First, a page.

Regarding “Julhi”—I wouldn’t tend to give it an extreme classification in either direction. It certainly displays very well the author’s peculiar power to evoke images & conceptions of utter strangeness, & to suggest monstrous gateways from the tri-dimensional world to other spheres of entity, yet somehow doesn’t have quite the concentrated explanation, & the central idea is largely a repetition of “Shambleau” & “Black Thirst”. There is too much literal & concentrated power of the Shambleau theme. I would tend to rate it above “Black God’s Shadow”, but below “Black God’s Kiss”. It is hard to measure a story absolutely—there are so many points to consider. The real test is simply that of ability to awake & sustain a certain mood in the discriminating reader. “Julhi” falls short of certain other Moore yarns because there is something jut the least expected about the various twists and touches—& of course a sort of conventional romanticism hovers over the whole thing. However—the story of course rises miles above the lifeless, mechanical tripe forming the bulk of W T’s contents. As for the illustration—it is of course nothing notable, though it would have to go a long way to take the cellar championship from some of the other “art” work in the magazine.—H. P. Lovecraft to William F. Anger, 27 Mar 1935, LRBO 230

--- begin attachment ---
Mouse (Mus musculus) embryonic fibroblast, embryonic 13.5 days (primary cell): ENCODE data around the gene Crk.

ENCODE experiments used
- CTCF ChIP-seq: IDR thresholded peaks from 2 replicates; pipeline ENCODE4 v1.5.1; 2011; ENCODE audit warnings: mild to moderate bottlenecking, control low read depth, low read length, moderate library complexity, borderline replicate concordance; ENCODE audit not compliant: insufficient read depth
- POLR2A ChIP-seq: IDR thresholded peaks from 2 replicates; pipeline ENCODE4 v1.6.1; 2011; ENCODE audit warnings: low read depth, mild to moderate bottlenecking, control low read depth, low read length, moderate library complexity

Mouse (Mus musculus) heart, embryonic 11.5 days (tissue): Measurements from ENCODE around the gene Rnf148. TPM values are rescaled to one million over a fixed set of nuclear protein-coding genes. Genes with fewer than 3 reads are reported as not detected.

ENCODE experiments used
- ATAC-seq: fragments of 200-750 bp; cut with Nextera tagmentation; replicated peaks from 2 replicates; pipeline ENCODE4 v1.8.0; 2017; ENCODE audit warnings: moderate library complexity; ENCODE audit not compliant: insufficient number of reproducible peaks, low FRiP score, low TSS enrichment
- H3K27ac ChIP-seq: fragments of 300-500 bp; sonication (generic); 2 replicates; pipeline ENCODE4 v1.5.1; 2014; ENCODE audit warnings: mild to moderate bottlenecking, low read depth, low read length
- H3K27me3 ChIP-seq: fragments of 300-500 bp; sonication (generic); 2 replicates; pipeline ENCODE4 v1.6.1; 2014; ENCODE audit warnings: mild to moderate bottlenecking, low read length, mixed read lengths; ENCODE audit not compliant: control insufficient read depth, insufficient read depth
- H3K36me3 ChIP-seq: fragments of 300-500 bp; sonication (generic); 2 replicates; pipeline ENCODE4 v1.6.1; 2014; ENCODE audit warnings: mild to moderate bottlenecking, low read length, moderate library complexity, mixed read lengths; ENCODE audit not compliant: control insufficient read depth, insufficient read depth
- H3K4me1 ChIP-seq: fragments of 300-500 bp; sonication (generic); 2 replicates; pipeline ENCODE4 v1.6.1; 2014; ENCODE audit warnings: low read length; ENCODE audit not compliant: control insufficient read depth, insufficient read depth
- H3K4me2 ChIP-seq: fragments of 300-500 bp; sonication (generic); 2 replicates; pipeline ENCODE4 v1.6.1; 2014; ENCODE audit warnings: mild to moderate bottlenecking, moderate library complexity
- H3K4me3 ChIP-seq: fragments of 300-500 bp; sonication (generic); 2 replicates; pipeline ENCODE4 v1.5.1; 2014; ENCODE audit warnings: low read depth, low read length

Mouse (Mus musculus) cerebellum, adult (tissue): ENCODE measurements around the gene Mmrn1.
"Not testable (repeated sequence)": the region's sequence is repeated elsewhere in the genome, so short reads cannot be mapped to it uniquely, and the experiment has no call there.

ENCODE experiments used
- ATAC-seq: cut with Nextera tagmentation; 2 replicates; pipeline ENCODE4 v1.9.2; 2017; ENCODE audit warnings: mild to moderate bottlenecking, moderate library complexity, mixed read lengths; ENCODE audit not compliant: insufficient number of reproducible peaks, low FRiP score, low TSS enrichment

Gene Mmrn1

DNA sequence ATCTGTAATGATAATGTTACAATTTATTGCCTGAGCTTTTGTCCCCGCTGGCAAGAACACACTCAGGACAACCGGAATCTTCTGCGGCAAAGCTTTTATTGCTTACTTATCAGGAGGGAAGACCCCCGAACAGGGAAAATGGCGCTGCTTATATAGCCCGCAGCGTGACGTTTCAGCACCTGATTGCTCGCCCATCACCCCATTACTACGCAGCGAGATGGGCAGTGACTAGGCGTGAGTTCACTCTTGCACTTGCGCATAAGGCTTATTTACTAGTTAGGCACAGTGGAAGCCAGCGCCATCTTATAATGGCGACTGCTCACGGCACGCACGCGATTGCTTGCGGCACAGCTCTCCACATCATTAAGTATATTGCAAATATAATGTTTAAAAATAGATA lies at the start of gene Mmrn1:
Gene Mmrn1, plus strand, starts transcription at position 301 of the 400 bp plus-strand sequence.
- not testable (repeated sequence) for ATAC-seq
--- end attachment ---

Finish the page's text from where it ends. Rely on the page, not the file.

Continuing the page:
With regard to “Nymph of Darkness,” Lovecraft was more succinct:
I read “Nymph of Darkness” in Leedle Shoolie’s mag, & wonder how much Price had to do with it. Full of hokum, & inclined to repeat parts of “Black Thirst”, yet not without a touch of the vividness & originality which one may regard as typically Mooresque.—H. P. Lovecraft to R. H. Barlow, 20 Apr 1935, OFF 252